Come along with us and we’ll take you on a quick trip through Calumet Michigan. What? You say you’ve never heard of Calumet? You didn’t know that at one time, long ago, it was on the short list of cities to be named as the capital for the new state of Michigan?
Well, let’s take a tour and I’ll explain more.
Back at the turn of the century (no, not the new century just 18 years old, but the century beginning one hundred and eighteen years ago) Calumet was a mining mecca and making big bucks. In 1900 there were just over 4600 people living in the village, copper was king, and the living was good. At least for some.
The Calumet Theatre was opulent, and still is today.
The theater has been restored, and you can take a self guided tour for $4.00.
Aside from theater, Calument also had (and still has)many bars. One of the most famous is Shutie’s. It’s been there a long, long time.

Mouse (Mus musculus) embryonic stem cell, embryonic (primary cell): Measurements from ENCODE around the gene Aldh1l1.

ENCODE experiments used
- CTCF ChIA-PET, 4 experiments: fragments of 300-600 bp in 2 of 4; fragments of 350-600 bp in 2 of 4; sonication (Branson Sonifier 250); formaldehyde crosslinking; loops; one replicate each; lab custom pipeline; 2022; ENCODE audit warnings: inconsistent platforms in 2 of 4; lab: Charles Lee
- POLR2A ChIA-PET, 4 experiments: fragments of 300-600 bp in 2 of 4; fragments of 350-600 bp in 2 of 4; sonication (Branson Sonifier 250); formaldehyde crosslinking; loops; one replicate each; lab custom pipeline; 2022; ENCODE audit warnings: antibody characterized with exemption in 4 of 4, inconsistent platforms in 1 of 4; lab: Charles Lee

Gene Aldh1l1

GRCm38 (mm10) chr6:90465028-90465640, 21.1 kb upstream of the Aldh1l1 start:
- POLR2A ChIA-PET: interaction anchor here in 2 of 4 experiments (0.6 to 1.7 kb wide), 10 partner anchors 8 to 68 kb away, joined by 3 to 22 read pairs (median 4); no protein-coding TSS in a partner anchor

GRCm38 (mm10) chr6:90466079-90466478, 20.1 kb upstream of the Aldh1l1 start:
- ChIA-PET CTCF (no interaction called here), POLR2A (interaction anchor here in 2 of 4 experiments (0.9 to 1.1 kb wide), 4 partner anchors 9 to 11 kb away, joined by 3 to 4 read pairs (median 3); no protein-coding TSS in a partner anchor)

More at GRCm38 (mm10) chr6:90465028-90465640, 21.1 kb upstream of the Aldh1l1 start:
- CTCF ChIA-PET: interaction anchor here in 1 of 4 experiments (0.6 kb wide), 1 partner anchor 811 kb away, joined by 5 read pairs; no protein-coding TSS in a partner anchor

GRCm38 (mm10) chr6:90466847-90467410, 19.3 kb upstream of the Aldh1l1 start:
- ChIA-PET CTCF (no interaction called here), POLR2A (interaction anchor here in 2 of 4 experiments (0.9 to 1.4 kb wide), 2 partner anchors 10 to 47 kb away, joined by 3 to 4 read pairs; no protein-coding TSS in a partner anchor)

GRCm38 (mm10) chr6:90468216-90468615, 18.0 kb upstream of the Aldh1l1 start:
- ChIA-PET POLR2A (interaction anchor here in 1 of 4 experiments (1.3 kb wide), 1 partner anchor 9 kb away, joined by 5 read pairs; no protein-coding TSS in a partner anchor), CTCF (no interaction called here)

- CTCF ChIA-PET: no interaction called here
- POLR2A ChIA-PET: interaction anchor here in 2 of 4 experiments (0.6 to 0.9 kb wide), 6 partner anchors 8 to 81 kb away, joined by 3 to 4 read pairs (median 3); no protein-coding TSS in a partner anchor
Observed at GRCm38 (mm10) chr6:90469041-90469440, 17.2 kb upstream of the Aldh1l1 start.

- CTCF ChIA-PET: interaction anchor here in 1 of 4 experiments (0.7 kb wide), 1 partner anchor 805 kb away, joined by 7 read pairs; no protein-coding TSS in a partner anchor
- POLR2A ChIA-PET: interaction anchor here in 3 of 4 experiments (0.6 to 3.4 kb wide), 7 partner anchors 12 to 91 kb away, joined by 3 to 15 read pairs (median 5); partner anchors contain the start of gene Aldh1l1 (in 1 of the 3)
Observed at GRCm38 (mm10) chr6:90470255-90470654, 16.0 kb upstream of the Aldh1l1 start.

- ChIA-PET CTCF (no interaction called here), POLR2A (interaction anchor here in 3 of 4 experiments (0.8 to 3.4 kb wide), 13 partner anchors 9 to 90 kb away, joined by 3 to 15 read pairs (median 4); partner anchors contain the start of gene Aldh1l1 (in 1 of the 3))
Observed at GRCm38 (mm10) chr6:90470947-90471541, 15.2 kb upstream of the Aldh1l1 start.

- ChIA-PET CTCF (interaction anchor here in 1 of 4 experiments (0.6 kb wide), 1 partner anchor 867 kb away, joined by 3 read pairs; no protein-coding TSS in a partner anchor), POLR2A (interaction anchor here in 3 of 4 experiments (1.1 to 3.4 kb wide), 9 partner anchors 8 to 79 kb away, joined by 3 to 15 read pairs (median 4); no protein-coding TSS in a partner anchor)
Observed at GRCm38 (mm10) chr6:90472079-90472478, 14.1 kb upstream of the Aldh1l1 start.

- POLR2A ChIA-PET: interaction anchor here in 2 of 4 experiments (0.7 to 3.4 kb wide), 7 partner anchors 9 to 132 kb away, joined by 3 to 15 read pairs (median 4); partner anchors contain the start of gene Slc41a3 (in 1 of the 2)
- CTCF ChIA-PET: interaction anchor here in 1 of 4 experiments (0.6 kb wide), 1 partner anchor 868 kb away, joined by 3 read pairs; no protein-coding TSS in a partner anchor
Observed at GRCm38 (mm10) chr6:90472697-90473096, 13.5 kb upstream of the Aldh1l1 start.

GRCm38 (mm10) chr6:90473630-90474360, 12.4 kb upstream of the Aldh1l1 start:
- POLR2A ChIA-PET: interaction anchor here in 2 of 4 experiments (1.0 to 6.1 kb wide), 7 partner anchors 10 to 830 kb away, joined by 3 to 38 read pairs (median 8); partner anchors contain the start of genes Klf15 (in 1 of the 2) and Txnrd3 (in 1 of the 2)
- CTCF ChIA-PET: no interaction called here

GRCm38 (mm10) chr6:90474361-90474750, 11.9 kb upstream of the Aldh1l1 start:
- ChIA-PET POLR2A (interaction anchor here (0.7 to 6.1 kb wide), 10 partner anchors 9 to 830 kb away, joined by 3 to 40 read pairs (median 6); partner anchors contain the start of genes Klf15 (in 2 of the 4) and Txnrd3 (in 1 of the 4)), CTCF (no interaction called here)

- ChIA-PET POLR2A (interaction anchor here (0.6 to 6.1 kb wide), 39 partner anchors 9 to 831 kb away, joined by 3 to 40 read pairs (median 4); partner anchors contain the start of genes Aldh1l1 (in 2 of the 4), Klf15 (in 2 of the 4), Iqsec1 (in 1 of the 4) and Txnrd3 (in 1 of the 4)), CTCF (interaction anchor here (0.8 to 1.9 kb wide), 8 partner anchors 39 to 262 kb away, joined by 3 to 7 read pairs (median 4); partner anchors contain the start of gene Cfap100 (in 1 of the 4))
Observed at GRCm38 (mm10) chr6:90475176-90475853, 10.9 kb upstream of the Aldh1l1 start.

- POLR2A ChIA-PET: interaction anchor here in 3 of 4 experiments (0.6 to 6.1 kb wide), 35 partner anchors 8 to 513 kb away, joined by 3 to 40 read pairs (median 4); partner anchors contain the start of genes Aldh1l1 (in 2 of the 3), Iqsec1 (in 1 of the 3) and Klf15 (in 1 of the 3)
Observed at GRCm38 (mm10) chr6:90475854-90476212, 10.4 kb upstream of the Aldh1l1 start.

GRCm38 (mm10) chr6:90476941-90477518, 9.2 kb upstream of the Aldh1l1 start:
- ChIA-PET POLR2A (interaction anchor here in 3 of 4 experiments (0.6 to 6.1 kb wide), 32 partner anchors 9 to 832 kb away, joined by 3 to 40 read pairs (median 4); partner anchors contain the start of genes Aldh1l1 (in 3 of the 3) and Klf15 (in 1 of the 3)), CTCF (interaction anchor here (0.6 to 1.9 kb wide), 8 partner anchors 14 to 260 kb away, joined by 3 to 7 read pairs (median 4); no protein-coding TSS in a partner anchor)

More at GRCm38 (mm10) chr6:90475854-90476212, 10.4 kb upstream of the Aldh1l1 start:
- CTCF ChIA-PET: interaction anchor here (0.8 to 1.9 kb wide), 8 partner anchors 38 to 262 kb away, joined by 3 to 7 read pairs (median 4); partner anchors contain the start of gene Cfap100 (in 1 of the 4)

Inside you’ll find the original wooden bar, a giant and beautiful stained glass fixture hanging above, and a mirror that reflects a huge mural painted in recent years that stretches along the opposite wall.
We stopped in to warm our toes and fingers with a drink. For old times sake.
Today there are just about 700 people living in the village, a steady decline in population over the years as mining activity dried up and people left to find work. Tourism is a main source of income now, but still the area struggles.
So much has been lost to disrepair.
Still, much has been preserved too.
I have several images of the archeticture in Calumet to share, but I’m in a hotel with slow and unreliable internet. So I’ll save those for another post. We’ll be traveling tomorrow, on our way home. But when I can I’ll show you remnants of the copper mining industry itself.
And yes, you’ll get to see a few (or more) images of today’s trip up the Keweenaw Peninsula and Lake Superior too.